Sabbath as a healing practice

Like many people, our family used the pandemic as an opportunity to evaluate our lives, and we began to slow down. Our pace had already become too hectic with four daughters, careers, after school activities, etc. We could feel our lives getting away from us, but we didn’t know how to stop. And so, when the pandemic forced everyone to shut down activities, we were finally free to stop. And we haven’t returned to most of our lifestyle since. Instead, we’ve adopted a new one, with sabbath right at the center.

Sabbath keeping honors the sacred rhythm of work and rest, the delicate balance of being and doing, activism and surrender. We use it to also connect to gratitude and ground ourselves in our faith. While sabbath practice is a part of many faith traditions, including our own, I have to admit that we always saw it more as an outdated ritual, one with very little application for our present day lives. But we were reminded of the words of Jesus, the sabbath was made for you, not the other way around. So after reading Wayne Muller’s Sabbath: Finding Rest, Renewal, and Delight in our Busy Lives, I knew that there had to be something more to this ancient wisdom. We wanted to know exactly, how could sabbath become a healing practice for our family, in the midst of a culture and lifestyle moving at a breakneck speed all the time?

We choose Saturdays because it seemed to be the easiest day of the week to start with for our family. We began by eliminating activities. It was easy enough to move the one extracurricular that we had reenrolled in (swimming), to Sunday afternoon. My favorite part of Saturday now is the fact that we rarely leave our house. It’s like one long vacation day (minus the busyness) each week.

We sleep in late, we eat a big brunch together, and we spend the day lounging around. In the middle of the day, I find my favorite spot upstairs by the window and stretch out on the couch soaking in all sunlight as I read or write. During warm months, we go for an afternoon bike ride. During the winter, like today, we go for a brisk walk with Coco. In the evenings, we relax perhaps around a fire, or a family movie. There’s no agenda. No plan. Just a day of letting go.

I was skeptical at first mostly about how we would make this work with young kids. I mean, seriously, what rest could we expect with little ones running around all day? As it turns out, one of the beauties of our sabbath practice is embracing nature. Since we built a fire pit we’ve had fires with s’mores, and enjoyed the outdoors as a family. Most importantly we send the girls outside on their own to play and discover the world around them. People are a bit surprised when I tell them that we send our kids out to freely roam the neighborhood, but we do and they love it. This gives them some freedom and provide us with the much needed hours of quiet time during the day to relax.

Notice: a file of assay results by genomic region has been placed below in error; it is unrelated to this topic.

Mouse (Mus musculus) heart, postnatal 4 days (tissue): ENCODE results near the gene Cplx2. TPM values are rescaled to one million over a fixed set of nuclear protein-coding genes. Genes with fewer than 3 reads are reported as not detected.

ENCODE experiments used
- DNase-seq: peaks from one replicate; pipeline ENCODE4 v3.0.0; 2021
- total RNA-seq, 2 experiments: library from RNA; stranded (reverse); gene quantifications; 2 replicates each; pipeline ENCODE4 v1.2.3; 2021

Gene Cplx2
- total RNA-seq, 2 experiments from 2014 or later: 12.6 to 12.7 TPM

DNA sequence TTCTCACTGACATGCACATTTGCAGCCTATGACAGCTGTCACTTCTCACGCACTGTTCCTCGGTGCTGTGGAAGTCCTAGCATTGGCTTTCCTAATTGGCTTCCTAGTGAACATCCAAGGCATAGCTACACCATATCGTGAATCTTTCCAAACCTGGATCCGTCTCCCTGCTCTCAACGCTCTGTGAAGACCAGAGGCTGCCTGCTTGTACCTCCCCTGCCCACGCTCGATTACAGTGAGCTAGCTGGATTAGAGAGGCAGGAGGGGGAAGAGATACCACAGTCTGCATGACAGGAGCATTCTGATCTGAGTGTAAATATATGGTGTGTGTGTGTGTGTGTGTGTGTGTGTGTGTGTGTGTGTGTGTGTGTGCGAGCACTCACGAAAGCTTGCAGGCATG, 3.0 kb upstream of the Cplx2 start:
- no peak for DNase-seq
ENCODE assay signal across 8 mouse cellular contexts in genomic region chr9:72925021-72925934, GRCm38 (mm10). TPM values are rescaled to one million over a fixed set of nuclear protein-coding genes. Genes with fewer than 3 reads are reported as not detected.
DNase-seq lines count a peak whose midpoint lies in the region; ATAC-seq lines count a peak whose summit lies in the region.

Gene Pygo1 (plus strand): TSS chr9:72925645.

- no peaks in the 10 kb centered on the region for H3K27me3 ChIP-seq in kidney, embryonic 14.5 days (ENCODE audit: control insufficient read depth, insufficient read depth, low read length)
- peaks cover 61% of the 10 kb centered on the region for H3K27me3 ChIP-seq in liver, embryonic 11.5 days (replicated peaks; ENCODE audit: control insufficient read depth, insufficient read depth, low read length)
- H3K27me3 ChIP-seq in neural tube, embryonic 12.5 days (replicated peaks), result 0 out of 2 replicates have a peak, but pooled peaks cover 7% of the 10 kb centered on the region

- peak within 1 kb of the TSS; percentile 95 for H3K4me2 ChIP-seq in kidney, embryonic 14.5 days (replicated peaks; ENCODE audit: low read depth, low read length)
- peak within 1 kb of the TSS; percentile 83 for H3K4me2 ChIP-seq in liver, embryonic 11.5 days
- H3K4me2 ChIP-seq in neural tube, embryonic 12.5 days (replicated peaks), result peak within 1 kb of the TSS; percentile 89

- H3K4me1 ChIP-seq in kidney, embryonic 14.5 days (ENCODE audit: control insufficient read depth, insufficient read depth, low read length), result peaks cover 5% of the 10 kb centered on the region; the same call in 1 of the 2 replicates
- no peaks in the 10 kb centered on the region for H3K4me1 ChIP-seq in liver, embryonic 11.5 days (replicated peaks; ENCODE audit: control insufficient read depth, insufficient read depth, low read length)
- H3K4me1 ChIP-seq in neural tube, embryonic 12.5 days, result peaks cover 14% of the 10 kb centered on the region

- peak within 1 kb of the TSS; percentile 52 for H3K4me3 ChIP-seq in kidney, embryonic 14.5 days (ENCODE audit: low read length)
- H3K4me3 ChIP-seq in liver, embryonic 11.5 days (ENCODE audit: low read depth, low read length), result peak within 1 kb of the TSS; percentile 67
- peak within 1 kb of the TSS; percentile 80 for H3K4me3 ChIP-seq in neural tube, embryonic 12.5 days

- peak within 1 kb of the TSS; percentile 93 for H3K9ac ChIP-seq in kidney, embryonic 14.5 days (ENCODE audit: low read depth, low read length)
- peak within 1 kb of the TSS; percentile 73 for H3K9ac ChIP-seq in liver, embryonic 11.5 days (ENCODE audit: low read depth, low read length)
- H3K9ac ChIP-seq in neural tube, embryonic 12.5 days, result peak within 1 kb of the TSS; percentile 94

I guess what makes sabbath so healing for me, is that it’s a day when I don’t have to be responsible for answers or getting anything done. And for someone whose daily life requires getting things done, to have a break from doing to simply be, is like an exhale. No chores. No errands. No fires to put out. It’s not that the world stopped spinning and things happening, it’s just that for just this one day, I give myself permission to not care.

That’s where the true restorative power of sabbath lies, in taking a leave of absence from our cares. Because truly, though many of us have more than we need, what we’ve acquired requires so much of us to maintain. Our lives can become exhausting, if we let them. Sabbath is just one way to intentionally unwind from all of that. And bonus, it’s even more restorative when it’s there’s a shared element to your Sabbath experience.

Ruth Haley Barton writes in her book, Embracing Rhythms of Work and Rest:

I have experienced rest that turns into delight, delight that turns into gratitude, and gratitude that turns into worship. I know what it is like to recover myself so completely, that I am able, by grace, to enter back into my work with a renewed sense of calling and presence.

She also writes that sabbath is a way of being in time that is open, receptive, restful, and replenishing.  I get to experience that with my sabbath practice. I’ve learned firsthand as Wayne Muller writes how, if we do not allow for a rhythm of rest in our overly busy lives, illness becomes our sabbath. Therefore, I am willing to be stopped.

We don’t always get it right, and even that is a journey. Granting myself permission to fail at trying to rest is a gift. My main sabbath practice is learning how to let things go. First things. Then worries. Next hustle and hurry. And finally control. Each week, it brings me closer to the peaceful posture I need to begin again.

SDW3

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